Marcia Langton AO

Academic, Anthropologist, Geographer and Keynote Speaker

Professor Marcia Langton AO, of the Yiman and Bidjara nations, is an Associate Provost and Foundation Chair of Australian Indigenous Studies at the University of Melbourne. Her academic expertise in anthropology and geography has led her significant contribution to research and policy work.

An anthropologist and geographer, Professor Marcia Langton has produced a large body of knowledge in the areas of political and legal anthropology, and Aboriginal arts and culture. Her primary research has concerned the engagement between Indigenous people and the mining and resource sector through the Agreements, Treaties and Negotiated Settlements research projects ( Her other research concerns Alcohol Management Plans in remote Australia, Indigenous relationships with place, land tenure and legal recognition in Australia.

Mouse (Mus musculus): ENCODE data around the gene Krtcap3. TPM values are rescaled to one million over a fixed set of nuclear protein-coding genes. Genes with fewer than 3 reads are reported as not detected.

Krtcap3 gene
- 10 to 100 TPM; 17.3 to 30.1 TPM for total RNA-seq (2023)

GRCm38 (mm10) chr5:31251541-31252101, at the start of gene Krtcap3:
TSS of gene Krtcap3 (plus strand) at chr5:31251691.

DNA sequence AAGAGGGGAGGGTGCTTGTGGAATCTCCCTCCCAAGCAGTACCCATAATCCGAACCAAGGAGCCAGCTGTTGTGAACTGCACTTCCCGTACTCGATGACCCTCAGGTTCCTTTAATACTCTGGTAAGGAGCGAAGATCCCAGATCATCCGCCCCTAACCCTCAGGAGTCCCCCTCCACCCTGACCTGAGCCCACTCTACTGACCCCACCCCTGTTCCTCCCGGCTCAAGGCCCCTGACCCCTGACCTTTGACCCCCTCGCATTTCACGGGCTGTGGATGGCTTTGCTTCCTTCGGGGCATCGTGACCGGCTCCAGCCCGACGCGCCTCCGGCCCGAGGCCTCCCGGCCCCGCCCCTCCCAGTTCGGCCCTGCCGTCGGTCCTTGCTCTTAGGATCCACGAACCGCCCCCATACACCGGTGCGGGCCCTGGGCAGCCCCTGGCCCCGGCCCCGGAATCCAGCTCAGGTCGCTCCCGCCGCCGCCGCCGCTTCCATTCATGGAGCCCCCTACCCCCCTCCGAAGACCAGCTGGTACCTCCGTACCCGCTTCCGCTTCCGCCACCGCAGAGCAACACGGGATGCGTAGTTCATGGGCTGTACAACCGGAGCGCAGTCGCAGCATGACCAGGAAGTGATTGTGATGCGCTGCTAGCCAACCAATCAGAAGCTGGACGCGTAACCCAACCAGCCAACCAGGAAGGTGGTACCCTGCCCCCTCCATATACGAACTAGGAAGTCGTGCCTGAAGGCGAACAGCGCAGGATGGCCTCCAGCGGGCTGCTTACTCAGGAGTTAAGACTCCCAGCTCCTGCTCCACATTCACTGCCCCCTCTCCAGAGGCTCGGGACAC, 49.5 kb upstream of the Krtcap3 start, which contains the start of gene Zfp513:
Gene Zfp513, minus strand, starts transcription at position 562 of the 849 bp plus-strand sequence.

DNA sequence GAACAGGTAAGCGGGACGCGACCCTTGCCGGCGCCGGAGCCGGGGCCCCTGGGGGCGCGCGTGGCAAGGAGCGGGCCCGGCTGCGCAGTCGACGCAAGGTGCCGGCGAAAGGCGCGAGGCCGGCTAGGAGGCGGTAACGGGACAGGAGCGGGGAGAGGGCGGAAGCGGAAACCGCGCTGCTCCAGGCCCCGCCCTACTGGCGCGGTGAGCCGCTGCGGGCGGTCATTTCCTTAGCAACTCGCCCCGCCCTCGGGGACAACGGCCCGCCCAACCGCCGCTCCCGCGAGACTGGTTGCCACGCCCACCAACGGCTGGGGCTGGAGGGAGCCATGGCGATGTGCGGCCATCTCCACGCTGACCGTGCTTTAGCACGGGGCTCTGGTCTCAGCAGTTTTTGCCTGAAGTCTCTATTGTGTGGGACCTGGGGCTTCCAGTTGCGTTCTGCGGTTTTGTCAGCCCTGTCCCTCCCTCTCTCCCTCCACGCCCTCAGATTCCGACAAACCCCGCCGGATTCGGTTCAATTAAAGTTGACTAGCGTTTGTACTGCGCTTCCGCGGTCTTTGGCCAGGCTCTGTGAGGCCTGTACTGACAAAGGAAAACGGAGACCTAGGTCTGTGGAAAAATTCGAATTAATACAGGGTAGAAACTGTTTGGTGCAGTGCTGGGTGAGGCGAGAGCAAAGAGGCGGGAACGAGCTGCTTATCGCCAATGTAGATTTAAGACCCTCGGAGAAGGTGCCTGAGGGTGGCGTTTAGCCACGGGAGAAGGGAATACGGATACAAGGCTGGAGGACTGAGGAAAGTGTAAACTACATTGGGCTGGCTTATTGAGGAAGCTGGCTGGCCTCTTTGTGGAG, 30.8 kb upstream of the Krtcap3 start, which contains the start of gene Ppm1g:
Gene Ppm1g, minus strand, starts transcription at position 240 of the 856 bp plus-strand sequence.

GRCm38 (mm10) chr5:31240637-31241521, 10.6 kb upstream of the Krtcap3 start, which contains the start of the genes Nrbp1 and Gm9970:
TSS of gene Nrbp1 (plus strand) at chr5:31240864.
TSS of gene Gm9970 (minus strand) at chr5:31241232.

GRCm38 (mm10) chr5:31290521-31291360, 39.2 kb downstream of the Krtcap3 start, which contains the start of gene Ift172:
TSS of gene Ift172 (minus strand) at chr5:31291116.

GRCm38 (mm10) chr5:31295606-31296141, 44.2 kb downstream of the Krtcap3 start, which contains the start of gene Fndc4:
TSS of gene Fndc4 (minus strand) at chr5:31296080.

Professor Marcia Langton’s role in the Empowered Communities project under contract to the Department of Prime Minister and Cabinet and as member of the Expert Panel on Constitutional Recognition of Indigenous Australians are evidence Professor Langton’s academic reputation, policy commitment and impact, alongside her role as a prominent public intellectual.

Professor Marcia Langton’s 2012 Boyer lectures titled ‘The Quiet Revolution: Indigenous People and the Resources Boom’, are examples of her contributions to public debate, and have added to her influence and reputation in government and private sector circles. In 1993 she was made a member of the Order of Australia in recognition of her work in anthropology and the advocacy of Aboriginal rights. Professor Marcia Langton is a Fellow of the Academy of Social Sciences in Australia, a Fellow of Trinity College, Melbourne and is an Honorary Fellow of Emmanuel College at The University of Queensland. In 2016 Professor Langton was honoured as a University of Melbourne Redmond Barry Distinguished Professor.

More on Marcia Langton

Langton is widely recognised as a major figure in Indigenous Australian rights and advocacy. Notably, she was a key contributor to the Royal Commission into Aboriginal Deaths in Custody (1989), and the Native Title Act (1993). In 1993, her extensive work in the field led to her receiving membership to the Order of Australia.


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